Sheep and beef farmers are seeking further clarity on the surge in in farm numbers believed to have mycoplasma bovis as a result of increased surveillance.
The Ministry for Primary Industries (MPI) announced last week that officers would contact 300 farmers over the next few weeks as a result of them carrying high-risk animals.
About 250 of them are expected to receive notices of direction restricting animal movements and 10-12 per cent to end up confirmed with the cattle disease.
About two-thirds of the properties are beef farms and the rest are dairy operations
Beef+Lamb New Zealand chairman Andrew Morrison said many cattle farmers would have picked up that many of the properties being investigated were beef farms.
He said beef farmers had contacted the industry body about the surge in property numbers and had sought greater clarity about how this came about.
“In particular, the large number of beef properties anticipated to be put under movement control is concerning, especially at a time of the year where many of you are anticipating high movements, either within your own beef operation or in conjunction with dairy farmers for grazing.’’
Morrison said Beef+Lamb would be working with DairyNZ and MPI this week to provide greater detail on how this situation has arisen, the wider strategy and timing and how farmers could best manage risks and potential disruption to their businesses.
He said the industry body would support all farmers affected by the M. bovis programme.
“We are helping farmers to operate under legal restrictions, make plans for the future and help with preparing compensation claims through our [compensation assistance] team.’’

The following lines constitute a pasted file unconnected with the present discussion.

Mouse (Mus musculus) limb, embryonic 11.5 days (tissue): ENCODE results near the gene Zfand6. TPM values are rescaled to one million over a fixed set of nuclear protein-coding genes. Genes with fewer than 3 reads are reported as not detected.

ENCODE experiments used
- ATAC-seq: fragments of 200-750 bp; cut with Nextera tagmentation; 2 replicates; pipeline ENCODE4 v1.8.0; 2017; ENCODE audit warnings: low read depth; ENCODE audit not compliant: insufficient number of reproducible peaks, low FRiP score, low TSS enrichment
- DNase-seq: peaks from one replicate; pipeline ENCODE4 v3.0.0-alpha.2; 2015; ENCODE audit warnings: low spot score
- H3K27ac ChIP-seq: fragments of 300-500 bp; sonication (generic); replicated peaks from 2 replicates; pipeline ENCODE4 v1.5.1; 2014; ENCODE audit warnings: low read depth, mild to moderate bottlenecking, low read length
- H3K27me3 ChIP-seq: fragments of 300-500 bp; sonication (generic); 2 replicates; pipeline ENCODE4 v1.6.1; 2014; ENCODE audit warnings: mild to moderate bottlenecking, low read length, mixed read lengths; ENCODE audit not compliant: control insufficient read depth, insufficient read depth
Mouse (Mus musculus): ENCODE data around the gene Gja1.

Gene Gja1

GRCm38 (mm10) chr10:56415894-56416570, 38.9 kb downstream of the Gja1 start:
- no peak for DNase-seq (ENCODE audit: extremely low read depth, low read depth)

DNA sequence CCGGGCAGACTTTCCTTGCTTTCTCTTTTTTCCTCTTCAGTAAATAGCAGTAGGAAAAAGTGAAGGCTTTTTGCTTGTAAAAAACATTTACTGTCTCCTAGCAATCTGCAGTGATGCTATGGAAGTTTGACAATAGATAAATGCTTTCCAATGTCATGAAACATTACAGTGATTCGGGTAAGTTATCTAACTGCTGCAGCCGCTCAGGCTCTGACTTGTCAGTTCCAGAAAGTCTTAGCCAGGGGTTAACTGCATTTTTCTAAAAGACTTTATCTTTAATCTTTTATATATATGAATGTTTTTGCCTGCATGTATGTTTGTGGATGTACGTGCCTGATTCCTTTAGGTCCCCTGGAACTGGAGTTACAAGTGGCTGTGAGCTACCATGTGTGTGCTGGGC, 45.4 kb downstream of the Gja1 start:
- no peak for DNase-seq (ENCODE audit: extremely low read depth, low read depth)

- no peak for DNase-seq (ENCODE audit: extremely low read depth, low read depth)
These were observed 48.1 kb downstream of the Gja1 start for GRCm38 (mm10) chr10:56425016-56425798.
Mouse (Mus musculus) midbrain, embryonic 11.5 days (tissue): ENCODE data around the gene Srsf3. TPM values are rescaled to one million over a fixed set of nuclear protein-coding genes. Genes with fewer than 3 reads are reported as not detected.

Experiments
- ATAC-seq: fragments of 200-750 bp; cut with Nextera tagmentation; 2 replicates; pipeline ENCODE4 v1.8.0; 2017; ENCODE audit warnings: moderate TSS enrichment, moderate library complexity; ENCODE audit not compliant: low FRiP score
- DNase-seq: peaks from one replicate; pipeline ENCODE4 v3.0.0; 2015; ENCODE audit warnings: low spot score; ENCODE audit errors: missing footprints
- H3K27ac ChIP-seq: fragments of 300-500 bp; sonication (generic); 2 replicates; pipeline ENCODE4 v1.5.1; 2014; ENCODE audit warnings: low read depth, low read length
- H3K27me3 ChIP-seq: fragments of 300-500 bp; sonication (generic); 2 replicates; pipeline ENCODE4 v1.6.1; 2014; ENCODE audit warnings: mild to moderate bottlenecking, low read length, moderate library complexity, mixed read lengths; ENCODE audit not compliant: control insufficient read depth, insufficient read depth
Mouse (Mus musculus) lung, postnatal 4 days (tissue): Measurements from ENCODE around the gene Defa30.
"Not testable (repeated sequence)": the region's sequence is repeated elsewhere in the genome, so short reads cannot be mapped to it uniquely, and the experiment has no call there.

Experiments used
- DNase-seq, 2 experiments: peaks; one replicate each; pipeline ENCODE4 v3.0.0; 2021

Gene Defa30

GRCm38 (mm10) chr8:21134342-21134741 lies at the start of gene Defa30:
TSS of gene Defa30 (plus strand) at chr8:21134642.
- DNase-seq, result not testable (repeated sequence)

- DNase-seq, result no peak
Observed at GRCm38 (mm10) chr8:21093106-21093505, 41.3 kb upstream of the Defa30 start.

The ministry expects three-quarters of the properties will come from the South Island once a full regional breakdown is completed over the next few weeks.
Yet to be confirmed is if many of the new farms identified are from the Ashburton district.
By the last count about 40 per cent of the 161 properties confirmed positive with M. bovis were in the district, including active and cleared farms.
MPI announced the spike last week and said it was increasing its disease programme activity in the lead up to autumn and winter stock movements to limit the risk of M. bovis spreading and to give farmers as much certainty as possible heading into a busy farming period.
Programme director Geoff Gwyn said more properties than usual were expected to be placed under movement restrictions because of increased surveillance late last year.
He said the surge in property numbers did not represent an increased spread of the disease or a change in confidence that eradication would be achieved.
Farmers were worried that MPI had enough staff to carry out disease tracing.
The owners of about 800 properties are also being contacted about low-risk animal movements to prevent the spread of M. bovis. Less than 0.4 per cent of them are expected to be confirmed with the disease.
– By Tim Cronshaw